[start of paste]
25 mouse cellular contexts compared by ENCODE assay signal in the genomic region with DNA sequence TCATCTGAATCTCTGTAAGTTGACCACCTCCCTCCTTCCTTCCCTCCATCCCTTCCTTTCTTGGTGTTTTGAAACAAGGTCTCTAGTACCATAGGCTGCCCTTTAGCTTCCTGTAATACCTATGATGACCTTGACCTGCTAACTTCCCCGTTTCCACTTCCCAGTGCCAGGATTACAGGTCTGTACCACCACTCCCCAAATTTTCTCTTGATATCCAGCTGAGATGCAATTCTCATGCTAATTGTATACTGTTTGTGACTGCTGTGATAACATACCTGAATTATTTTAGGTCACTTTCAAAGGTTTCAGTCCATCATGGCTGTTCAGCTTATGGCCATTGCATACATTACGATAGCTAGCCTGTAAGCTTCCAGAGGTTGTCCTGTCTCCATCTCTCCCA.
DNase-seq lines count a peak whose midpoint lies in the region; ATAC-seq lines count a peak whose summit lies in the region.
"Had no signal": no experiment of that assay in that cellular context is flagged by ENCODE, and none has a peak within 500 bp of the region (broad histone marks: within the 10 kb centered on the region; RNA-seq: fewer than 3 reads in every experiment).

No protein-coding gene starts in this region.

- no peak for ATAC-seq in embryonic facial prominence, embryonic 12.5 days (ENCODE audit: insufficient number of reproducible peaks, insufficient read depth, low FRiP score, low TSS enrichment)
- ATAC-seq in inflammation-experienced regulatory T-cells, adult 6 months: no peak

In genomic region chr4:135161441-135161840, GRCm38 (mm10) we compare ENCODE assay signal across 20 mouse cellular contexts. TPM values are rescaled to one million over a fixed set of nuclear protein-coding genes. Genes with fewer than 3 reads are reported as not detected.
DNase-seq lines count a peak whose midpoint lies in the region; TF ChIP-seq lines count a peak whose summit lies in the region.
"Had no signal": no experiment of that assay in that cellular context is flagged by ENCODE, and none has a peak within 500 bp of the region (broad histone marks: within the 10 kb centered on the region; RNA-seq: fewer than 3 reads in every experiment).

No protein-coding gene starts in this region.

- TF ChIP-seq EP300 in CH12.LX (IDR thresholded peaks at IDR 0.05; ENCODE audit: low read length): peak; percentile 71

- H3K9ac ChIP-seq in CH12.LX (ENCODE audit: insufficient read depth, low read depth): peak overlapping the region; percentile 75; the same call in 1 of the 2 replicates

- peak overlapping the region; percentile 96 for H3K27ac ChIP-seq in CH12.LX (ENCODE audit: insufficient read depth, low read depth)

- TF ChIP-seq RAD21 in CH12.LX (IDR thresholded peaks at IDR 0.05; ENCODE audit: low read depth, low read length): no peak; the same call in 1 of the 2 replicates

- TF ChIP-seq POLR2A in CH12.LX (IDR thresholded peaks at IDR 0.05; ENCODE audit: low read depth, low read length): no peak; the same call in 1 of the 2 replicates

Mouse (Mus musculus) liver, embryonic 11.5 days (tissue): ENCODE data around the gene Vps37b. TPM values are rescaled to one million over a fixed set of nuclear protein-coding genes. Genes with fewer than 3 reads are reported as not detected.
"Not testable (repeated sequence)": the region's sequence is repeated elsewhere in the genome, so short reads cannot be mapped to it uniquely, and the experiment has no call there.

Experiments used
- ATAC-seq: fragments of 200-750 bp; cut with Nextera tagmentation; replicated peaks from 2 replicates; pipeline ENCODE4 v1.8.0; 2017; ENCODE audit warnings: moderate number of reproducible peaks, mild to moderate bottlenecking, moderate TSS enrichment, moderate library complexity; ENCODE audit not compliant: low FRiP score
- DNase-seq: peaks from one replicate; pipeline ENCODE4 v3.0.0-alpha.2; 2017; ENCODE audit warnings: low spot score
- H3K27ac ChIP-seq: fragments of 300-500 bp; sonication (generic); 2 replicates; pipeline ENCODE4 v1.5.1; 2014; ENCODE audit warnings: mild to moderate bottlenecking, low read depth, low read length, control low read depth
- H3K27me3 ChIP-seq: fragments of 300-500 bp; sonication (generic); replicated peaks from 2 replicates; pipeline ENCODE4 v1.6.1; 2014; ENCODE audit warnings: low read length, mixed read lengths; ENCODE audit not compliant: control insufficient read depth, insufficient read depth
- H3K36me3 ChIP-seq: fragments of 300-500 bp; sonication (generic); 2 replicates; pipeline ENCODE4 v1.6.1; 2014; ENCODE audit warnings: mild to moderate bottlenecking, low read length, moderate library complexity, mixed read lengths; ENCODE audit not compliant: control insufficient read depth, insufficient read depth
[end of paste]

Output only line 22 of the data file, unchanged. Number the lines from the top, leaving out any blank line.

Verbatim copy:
- H3K27me3 ChIP-seq: fragments of 300-500 bp; sonication (generic); replicated peaks from 2 replicates; pipeline ENCODE4 v1.6.1; 2014; ENCODE audit warnings: low read length, mixed read lengths; ENCODE audit not compliant: control insufficient read depth, insufficient read depth